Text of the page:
Love the website!

aaron Davis said...

I am a Southern Baptist pastor and I am deeply concerned about this issue. I am glad that you are getting the attention of the SBC, but short of education there is not much they can do. Suppose the investigate and keep a list of predators. What will make a church check it? The SBC has not authority over churches and has nothing they could hold over a church.

It seems to me that the solution must be found in the churches. I have been in ministry for 11 years. TO my knowledge a church has never called the church that ordained me to even confirm my ordination, and I have never has to submit to a background check. I have, however, instituted these policies, as well as other policies to safeguard children at churches I have served.

Even if the SBC were to institute some mandatory minsiter database, there would be nothing to stop a church from even going so far as to leave the SBC and be independent. Further, there are numerous independent churches already.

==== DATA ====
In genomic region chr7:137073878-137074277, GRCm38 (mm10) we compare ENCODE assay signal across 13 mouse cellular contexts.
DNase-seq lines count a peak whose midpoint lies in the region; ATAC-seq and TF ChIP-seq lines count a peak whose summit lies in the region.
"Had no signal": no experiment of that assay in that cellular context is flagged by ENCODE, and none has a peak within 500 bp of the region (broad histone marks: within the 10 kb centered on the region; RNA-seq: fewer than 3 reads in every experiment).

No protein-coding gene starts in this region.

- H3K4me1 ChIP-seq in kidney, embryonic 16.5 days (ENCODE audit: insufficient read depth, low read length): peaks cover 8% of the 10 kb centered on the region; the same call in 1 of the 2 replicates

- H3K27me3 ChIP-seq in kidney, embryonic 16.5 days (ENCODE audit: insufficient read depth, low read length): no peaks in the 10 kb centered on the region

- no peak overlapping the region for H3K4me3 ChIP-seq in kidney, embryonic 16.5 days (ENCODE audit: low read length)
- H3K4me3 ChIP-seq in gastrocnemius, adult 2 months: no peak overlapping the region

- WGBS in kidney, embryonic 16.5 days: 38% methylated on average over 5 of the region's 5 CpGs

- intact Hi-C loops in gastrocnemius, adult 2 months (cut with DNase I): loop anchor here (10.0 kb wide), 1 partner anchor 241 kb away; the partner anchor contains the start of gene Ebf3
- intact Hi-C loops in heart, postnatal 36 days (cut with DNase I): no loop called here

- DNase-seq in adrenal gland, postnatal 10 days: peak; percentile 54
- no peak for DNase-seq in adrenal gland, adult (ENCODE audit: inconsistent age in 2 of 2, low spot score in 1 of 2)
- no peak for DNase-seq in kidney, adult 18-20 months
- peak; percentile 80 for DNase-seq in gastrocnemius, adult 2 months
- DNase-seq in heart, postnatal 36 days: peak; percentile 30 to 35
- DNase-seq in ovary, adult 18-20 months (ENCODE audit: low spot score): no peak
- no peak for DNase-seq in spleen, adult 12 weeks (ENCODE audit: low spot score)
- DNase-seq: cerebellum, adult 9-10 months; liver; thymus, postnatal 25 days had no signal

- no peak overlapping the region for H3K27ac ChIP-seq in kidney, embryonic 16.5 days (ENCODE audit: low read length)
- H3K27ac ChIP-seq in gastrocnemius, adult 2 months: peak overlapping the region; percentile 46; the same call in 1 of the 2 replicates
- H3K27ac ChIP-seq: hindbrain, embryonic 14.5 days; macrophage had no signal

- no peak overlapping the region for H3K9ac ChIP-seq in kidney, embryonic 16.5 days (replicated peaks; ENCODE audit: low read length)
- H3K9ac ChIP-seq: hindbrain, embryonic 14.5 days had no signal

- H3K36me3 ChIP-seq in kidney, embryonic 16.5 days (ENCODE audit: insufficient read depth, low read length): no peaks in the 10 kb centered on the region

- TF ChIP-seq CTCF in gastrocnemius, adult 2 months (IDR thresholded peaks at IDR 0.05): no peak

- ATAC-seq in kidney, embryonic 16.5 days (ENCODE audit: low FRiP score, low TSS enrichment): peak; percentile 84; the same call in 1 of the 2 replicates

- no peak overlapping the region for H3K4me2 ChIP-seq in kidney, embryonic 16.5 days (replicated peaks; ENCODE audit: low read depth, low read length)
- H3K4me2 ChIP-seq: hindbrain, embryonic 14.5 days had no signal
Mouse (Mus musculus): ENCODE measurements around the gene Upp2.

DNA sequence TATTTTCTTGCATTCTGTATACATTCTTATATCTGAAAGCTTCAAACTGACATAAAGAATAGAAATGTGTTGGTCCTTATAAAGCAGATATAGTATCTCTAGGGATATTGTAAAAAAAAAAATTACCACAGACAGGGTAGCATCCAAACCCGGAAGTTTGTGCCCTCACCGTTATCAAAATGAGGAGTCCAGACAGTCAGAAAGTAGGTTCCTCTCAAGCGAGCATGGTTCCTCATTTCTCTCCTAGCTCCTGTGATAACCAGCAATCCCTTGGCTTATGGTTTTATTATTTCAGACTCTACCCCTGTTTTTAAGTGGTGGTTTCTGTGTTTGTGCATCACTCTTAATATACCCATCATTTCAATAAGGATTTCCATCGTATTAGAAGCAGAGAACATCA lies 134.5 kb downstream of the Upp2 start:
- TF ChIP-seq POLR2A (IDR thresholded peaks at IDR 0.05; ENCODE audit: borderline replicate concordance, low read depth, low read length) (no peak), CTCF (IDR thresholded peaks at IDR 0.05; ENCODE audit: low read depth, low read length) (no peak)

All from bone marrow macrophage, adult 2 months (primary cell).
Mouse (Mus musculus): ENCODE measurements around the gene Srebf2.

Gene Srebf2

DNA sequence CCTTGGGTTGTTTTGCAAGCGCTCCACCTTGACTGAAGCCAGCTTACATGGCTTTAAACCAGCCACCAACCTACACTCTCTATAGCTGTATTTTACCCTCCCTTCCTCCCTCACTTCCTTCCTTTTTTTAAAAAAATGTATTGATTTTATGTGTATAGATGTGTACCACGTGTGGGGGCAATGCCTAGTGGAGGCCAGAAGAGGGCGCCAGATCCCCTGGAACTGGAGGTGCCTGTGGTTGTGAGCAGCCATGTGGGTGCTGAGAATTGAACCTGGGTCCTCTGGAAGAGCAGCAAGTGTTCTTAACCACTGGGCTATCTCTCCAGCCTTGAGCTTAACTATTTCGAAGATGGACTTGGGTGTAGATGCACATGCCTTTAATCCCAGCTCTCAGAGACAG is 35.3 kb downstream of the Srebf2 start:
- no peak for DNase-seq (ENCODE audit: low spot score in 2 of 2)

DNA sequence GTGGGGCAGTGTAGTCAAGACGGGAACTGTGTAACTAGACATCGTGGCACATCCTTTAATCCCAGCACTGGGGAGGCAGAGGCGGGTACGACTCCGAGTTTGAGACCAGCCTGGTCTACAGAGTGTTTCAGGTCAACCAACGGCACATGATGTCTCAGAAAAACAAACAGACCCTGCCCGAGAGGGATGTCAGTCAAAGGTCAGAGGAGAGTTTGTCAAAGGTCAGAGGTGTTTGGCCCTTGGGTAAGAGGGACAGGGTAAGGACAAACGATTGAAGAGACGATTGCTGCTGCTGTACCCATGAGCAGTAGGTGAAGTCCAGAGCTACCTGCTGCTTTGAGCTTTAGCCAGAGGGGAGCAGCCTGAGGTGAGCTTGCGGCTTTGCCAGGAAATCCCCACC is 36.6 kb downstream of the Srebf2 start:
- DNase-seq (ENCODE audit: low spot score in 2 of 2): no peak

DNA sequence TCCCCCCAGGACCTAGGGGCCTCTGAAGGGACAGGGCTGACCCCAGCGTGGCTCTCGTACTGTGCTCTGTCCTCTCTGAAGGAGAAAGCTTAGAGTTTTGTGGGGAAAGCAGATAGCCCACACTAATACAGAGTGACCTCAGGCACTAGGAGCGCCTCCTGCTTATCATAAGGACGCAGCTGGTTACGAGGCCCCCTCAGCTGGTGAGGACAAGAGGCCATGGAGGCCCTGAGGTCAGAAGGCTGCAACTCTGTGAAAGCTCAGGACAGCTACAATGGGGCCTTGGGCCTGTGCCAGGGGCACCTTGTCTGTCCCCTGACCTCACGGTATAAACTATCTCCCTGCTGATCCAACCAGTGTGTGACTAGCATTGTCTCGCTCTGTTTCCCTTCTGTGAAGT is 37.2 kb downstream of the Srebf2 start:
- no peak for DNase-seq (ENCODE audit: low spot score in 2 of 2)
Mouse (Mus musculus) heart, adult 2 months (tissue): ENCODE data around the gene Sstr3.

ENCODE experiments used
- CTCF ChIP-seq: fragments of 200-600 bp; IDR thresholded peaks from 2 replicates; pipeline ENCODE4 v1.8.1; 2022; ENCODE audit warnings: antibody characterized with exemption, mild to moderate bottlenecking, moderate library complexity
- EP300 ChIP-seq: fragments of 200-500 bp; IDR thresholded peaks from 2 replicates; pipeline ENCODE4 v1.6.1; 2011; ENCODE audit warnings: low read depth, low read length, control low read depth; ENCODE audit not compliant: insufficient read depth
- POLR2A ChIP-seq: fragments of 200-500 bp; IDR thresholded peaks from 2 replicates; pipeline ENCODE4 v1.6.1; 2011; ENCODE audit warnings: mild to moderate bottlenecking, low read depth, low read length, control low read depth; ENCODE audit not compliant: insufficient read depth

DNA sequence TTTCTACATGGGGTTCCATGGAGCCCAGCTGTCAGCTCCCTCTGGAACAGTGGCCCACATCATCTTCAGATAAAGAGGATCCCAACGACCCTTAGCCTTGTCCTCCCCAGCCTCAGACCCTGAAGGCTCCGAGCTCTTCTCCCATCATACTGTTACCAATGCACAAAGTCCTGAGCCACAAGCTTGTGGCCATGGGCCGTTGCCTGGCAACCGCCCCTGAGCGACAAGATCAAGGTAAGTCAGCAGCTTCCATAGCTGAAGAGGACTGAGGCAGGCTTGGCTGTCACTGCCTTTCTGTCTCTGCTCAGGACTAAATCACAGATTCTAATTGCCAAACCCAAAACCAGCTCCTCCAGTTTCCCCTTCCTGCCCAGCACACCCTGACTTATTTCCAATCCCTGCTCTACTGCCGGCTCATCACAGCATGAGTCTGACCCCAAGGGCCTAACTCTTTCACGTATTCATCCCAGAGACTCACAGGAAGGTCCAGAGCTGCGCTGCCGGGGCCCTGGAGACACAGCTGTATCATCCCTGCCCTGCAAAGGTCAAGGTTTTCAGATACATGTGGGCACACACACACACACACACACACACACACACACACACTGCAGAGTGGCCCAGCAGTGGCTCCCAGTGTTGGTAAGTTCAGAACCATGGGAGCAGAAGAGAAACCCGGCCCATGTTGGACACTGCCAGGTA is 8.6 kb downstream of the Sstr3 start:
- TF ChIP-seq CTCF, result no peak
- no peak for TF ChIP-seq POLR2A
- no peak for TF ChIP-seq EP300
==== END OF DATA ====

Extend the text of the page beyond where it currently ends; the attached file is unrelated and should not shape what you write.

I hope the SBC will continue to educate churches (they have been doing more in recent years). Churches, more than denomenational agencies, need to wake up to this very real problem and take some very real measures to protect kids.

Anonymous said...

As a baptist married to a catholic, I have made the statement regularly that the same thing happening among priests happens among baptists as well. The difference is who to hold accountable. Having been a Baptist all my life, I think I know the structure well enough and I would think as a lawyer, you would be smart enough to know that the SBC is about as loose a confederation of independent bodies as you can be without being completely independent. The only thing these churches have in common is that they all give money to support mission efforts by the SBC, and the seminaries and what not. The only accountability the SBC would have would be to those organizations or individuals they directly support financially, I.E. seminary professors, missionaries, or home mission pastors. Those are the only things they have any control over. And I seriously doubt any law or court could force them to do more.